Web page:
Beware of “growthspeak” warns Steven Poole, an expert on the manipulative power of language
Steven Poole, a frequent cultural commentator and critically acclaimed author of “Unspeak” (2006), has warned that as the UK election draws near, it is going to be difficult to avoid an avalanche of Growthspeak. He notes that the term economic “growth” is so familiar we can easily forget that it’s a metaphor, and is quick to point out that nothing is actually growing.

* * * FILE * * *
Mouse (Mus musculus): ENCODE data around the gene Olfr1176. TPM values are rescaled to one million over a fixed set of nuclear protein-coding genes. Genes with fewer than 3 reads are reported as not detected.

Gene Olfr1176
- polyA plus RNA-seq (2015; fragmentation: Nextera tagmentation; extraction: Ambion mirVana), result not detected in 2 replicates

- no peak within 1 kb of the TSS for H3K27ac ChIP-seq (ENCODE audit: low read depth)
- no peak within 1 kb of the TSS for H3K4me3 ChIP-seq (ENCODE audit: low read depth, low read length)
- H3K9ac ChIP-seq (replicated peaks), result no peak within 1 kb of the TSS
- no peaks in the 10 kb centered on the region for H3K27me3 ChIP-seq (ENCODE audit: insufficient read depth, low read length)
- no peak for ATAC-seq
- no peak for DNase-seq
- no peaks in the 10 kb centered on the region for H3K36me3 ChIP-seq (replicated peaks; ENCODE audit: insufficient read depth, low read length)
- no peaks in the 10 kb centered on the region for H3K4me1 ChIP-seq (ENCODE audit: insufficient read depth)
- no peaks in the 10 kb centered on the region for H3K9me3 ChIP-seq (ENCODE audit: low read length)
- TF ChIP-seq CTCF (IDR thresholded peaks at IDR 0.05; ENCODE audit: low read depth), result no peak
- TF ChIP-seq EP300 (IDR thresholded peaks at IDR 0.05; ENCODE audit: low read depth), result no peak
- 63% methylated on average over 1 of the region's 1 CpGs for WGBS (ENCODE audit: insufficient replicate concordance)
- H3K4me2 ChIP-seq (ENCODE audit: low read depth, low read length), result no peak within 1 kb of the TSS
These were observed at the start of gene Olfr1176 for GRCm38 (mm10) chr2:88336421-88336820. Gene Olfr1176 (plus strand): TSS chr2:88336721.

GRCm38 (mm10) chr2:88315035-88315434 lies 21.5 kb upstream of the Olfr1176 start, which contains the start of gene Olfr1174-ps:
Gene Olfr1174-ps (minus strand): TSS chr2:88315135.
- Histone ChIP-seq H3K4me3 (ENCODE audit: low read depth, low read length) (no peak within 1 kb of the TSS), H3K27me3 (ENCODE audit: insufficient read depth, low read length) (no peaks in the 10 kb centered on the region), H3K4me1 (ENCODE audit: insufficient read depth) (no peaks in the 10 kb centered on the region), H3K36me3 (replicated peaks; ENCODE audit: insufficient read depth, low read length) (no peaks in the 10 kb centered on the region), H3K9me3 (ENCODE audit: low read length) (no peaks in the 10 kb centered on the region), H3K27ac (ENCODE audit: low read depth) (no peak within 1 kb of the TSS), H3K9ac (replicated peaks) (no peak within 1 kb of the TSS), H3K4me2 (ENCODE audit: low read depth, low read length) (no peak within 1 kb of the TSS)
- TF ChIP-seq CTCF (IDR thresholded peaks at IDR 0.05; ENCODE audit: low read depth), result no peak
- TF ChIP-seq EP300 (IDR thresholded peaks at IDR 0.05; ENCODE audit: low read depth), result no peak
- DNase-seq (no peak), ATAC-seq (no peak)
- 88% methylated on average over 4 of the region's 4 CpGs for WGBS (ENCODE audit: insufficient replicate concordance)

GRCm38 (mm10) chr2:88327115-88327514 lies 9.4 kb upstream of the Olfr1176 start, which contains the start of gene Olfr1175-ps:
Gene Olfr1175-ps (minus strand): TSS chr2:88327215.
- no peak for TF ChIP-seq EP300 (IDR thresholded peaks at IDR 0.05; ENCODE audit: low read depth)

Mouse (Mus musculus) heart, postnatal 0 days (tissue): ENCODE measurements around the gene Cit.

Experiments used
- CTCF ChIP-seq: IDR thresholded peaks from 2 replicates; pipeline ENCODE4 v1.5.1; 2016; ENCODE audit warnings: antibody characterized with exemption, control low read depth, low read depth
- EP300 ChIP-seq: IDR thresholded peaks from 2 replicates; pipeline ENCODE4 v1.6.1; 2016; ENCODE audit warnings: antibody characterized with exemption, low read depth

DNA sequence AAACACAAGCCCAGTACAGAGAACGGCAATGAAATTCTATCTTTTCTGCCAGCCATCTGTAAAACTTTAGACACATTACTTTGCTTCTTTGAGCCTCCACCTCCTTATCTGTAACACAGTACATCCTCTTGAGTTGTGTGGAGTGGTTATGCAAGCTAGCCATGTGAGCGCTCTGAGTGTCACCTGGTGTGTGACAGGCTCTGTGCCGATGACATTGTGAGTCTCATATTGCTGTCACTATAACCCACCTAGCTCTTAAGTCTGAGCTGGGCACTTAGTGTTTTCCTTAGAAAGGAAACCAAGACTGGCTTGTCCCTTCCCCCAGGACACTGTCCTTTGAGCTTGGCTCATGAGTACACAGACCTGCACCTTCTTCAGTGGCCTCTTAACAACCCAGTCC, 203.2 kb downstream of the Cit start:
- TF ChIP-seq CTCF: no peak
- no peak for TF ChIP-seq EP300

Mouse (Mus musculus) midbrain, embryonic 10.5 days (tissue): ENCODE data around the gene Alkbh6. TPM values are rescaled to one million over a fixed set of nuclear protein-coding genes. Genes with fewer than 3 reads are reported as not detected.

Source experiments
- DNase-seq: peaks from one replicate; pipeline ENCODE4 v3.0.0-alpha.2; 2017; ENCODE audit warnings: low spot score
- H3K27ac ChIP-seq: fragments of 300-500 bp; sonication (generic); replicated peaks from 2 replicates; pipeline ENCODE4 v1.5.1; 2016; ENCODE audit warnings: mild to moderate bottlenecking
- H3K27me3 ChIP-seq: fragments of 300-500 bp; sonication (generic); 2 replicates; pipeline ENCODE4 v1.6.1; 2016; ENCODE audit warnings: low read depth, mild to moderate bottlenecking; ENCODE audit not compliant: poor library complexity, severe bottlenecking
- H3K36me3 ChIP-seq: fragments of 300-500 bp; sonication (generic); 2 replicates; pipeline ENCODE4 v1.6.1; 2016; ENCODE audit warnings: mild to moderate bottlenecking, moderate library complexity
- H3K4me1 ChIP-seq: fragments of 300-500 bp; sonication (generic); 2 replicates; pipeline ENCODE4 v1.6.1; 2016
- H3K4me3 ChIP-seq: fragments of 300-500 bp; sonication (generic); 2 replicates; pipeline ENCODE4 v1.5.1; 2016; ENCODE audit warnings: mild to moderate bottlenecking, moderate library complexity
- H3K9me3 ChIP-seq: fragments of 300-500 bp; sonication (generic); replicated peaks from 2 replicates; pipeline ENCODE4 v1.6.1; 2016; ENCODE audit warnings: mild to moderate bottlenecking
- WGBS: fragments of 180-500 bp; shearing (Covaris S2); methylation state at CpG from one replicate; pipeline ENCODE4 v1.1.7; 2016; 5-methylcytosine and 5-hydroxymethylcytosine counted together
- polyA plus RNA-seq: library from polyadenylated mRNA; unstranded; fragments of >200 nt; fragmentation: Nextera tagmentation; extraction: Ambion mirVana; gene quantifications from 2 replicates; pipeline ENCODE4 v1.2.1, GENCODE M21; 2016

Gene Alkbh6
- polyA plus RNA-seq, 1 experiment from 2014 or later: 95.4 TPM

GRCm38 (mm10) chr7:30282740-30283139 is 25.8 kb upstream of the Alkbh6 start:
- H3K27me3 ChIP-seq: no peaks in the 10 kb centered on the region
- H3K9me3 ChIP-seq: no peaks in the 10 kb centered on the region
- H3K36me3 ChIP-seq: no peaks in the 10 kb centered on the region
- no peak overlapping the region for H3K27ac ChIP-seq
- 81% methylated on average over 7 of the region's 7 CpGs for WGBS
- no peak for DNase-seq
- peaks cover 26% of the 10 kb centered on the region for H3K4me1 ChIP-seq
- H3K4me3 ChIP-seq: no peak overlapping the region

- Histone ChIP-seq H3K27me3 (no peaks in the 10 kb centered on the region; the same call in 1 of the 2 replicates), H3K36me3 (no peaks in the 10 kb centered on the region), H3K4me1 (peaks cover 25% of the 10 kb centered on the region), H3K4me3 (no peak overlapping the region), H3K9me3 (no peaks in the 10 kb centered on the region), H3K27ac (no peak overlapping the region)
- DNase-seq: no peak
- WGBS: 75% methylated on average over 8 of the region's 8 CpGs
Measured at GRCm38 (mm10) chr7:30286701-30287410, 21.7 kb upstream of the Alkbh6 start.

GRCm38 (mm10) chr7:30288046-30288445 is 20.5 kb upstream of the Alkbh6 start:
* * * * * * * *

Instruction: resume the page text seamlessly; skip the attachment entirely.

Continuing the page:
Economic growth, Steven explains, means that some number representing GDP is higher than a previous such number. He goes on to say that there are well-known problems with taking GDP as a measure of how excellent everything is; for example, the economy might be “growing” even as income inequality goes up at the same time.
Because we associate growth with positive things, Steven demonstrates that the economic metaphor of “growth” helps persuade us that policies leading to such growth are always good. However, he argues that “growth is good when it is ‘steady’ or ‘strong’, but bad when it is ‘unsustainable’…[therefore] growth might be cancerous rather than nutritious.”
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